Surety bonds provide a wide range of support for business owners. While they may seem like just another expense to some small business owners, they actually provide a number of key benefits like providing customers with a sense of confidence in the bonded company.
Surety bonds can give your business a competitive advantage and help you stand out in your industry. There are a number of reasons why customers prefer to work with companies who have taken the time to obtain this additional form of insurance to demonstrate the integrity of their services.
If you are on the verge of starting a business or you want to put a better level of security in place, consider a few key reasons you need these bonds in place.
Surety Bonds Ensure Your Customers are Safe
Surety bonds give your customers and clients the support they need to know they have a backup in case an error leads to a loss. Customers often expect companies to carry bonding. If you do not have it, chances are good your competitor does.
Surety Bonds are in place to ensure contracts for services are completed, even when the company defaults, to protect the customer from financial loss. There are four main types of surety bonds:
- Payment Bond: This ensures payment for any subcontractor or supplier associated with completing the job or service.
- Bid Bond: This ensures the bidder will provide the payment and performance bonds once awarded the contract.
- Performance Bond: This ensures that completion of the contract will be performed according to the conditions and terms of the contract.
- Ancillary Bond: Ensures that all requirements of the job or service are performed.
It Reduces Your Financial Risk
If a project goes bad, a mistake is made or something else happens and the finished work is not what was promised, your surety bond can help to minimize the out of pocket expenses you have to pay to the customer.
Contractor default is an unfortunate, and sometimes unavoidable, circumstance. In the event of contractor failure, the owner must formally declare the contractor in default. The surety conducts an impartial investigation prior to settling any claim. This protects the contractor’s legal recourse in the event that the owner improperly declares the contractor in default.
When there is a proper default, the surety’s options often are spelled out in the bond. These options may include the right to re-bid the job for completion, bring in a replacement contractor, provide financial and/or technical assistance to the existing contractor, or pay the penal sum of the bond. That owners have been shielded from risk is evidenced by the fact that surety companies have paid more than $10.1 billion due to contractor default since 1995, according to The Surety & Fidelity Association of America, Washington, DC. In 2009, the surety industry paid more than $84.4 million in losses on private construction and more than $1.6 billion since 1995.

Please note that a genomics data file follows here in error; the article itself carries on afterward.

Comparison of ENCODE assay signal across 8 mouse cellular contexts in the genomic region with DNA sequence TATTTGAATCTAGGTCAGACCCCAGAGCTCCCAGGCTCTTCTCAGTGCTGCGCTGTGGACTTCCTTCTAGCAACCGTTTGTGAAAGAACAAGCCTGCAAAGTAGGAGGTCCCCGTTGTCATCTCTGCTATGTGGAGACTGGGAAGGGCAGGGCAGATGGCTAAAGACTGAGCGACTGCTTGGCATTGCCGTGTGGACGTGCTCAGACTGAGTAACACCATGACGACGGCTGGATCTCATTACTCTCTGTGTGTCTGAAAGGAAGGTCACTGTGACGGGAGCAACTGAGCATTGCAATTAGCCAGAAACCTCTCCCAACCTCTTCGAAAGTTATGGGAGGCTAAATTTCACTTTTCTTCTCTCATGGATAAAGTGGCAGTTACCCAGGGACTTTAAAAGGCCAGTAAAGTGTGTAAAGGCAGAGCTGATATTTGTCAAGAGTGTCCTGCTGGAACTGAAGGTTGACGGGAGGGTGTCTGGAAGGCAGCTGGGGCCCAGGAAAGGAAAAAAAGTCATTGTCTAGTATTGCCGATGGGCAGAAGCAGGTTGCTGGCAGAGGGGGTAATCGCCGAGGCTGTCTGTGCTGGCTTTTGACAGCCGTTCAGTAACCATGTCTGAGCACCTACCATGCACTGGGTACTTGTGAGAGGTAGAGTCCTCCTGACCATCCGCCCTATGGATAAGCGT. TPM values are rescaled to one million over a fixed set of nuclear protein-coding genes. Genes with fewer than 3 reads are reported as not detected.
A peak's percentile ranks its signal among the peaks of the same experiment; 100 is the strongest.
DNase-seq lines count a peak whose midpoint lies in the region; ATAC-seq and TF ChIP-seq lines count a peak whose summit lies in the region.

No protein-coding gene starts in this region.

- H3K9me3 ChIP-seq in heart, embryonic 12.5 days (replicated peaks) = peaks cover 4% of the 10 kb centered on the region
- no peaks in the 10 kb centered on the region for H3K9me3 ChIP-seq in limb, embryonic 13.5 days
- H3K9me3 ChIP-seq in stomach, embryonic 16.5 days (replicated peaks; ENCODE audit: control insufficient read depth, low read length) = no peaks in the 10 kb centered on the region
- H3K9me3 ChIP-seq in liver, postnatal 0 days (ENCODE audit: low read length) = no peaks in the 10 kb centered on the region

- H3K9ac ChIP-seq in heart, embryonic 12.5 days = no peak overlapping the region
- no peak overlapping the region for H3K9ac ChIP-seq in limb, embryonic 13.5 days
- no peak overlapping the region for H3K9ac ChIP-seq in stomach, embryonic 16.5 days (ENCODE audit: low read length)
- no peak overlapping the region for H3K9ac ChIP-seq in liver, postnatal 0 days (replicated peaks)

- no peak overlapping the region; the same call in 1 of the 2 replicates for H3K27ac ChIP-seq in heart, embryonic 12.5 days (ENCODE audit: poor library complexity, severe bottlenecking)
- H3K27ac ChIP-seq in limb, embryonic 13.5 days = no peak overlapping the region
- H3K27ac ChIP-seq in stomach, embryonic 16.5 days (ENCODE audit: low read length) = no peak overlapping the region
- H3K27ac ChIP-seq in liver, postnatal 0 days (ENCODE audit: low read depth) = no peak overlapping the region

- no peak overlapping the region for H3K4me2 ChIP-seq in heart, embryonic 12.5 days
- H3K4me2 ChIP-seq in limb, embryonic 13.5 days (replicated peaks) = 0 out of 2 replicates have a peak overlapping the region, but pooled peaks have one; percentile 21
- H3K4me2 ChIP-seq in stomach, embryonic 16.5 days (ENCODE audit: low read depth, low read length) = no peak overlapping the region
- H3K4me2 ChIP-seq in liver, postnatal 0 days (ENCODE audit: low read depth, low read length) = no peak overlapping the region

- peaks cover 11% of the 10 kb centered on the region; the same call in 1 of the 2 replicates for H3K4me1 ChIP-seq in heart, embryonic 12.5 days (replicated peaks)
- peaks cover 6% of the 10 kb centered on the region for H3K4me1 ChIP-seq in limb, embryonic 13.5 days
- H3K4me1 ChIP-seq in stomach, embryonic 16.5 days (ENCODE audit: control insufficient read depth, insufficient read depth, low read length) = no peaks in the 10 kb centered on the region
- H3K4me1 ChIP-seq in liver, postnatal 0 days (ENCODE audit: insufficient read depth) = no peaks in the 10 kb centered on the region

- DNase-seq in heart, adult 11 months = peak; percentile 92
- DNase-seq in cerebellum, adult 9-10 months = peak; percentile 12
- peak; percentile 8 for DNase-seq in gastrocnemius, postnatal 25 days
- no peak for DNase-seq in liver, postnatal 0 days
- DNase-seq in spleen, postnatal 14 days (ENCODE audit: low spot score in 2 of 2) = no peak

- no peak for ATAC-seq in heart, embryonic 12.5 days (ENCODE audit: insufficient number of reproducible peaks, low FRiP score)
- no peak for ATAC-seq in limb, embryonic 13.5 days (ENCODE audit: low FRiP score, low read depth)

One of the lesser known benefits to surety bonds has to do with your customer’s payment. If and when a payment does not happen, a surety bond may guarantee that payment to you. Your policy needs to be specifically written for this benefit in order for it to be present.
A Bond May Be Required
Some professionals who must obtain a license to operate in the state or local jurisdiction may be required to obtain a surety bond. In fact, having surety bonds may allow you to work in areas where your competition without a bond cannot.If you are in the construction industry and are seeking work from the federal government, a surety bond is probably required. Additional industries that may require surety bonds are financial, automotive and other specializations that require licensing from a state, federal or municipal government.
Bonds are Inexpensive
In most cases, surety bonds are not nearly as expensive as the other types of insurance you may have. And, they tend to offer far more benefits than drawbacks.
Small business owners are always looking for ways to distance themselves from the competition. Surety bonds give consumers added protection and provide businesses with a boost of credibility. Telling people you care about consumer protection is one thing — having a surety bond that backs up that statement is something altogether different. Plus, not just anyone can get a surety bond, and the rigors of securing one indicates the relative financial health and legitimacy of a company.
There are also surety bonds dedicated to helping protect entrepreneurs and small business owners. Fidelity bonds can insulate entrepreneurs from financial ruin in the unlikely event their employees steal or somehow break the law or harm consumers.
Surety bonds can help companies attract and retain customers while at the same time safeguarding their interests.
Surety bonds should not be something you overlook. Take the time to consider what they are, how they can fit your needs and exactly how affordable they can be. It may be just what you need to gain the confidence from your customers or clients to land the way.